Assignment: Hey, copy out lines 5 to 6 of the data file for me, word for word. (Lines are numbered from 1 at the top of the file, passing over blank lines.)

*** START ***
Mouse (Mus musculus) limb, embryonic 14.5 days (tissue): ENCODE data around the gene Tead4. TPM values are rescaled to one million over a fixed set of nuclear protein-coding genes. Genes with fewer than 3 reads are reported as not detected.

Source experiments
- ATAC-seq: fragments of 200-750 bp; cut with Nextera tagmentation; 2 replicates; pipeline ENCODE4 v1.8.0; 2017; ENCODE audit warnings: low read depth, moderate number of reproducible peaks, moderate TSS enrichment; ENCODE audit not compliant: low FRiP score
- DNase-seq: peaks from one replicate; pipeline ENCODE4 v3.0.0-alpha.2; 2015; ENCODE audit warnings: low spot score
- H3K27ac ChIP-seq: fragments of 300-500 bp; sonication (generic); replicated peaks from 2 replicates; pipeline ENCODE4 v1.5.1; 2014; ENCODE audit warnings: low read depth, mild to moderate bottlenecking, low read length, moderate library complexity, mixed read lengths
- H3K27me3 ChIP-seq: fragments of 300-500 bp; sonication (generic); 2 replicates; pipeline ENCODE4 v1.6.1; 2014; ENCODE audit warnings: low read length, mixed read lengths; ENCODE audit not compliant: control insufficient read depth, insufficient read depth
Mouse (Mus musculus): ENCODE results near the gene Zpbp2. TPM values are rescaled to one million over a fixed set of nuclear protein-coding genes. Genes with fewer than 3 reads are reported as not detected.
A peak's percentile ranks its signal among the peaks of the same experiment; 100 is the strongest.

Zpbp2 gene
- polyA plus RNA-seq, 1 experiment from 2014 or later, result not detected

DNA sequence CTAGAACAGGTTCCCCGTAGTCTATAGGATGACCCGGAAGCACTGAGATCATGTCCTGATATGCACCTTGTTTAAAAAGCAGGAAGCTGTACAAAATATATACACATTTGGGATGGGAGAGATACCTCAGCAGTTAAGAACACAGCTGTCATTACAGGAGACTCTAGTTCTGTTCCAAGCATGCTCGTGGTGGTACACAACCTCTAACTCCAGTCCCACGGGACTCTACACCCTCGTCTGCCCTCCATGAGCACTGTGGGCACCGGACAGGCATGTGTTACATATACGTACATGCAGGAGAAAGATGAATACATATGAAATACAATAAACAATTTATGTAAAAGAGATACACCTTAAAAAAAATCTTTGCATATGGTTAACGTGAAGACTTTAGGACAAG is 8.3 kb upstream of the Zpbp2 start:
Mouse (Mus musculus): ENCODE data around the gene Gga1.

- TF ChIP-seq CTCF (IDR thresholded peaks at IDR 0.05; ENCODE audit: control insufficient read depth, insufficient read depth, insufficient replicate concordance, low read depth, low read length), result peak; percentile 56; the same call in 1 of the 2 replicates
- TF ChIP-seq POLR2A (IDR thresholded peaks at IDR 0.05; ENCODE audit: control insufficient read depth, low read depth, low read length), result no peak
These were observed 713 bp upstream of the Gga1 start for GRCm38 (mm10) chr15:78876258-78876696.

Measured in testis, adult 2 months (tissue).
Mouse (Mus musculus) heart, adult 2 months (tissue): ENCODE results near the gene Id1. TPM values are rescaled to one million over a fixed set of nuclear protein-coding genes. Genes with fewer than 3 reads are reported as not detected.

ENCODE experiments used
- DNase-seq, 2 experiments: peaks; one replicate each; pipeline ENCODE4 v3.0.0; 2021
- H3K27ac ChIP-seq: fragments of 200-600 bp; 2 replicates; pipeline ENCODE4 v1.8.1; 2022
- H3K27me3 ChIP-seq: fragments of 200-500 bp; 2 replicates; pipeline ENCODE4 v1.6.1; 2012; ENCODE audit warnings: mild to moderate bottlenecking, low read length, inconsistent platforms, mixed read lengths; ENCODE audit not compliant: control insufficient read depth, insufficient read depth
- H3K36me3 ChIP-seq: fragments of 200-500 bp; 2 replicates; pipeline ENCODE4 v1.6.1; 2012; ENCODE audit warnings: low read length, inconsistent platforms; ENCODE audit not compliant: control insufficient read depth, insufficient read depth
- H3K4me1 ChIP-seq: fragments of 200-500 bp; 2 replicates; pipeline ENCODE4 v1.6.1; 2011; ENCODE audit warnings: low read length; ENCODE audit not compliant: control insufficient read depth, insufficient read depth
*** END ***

- H3K27ac ChIP-seq: fragments of 300-500 bp; sonication (generic); replicated peaks from 2 replicates; pipeline ENCODE4 v1.5.1; 2014; ENCODE audit warnings: low read depth, mild to moderate bottlenecking, low read length, moderate library complexity, mixed read lengths
- H3K27me3 ChIP-seq: fragments of 300-500 bp; sonication (generic); 2 replicates; pipeline ENCODE4 v1.6.1; 2014; ENCODE audit warnings: low read length, mixed read lengths; ENCODE audit not compliant: control insufficient read depth, insufficient read depth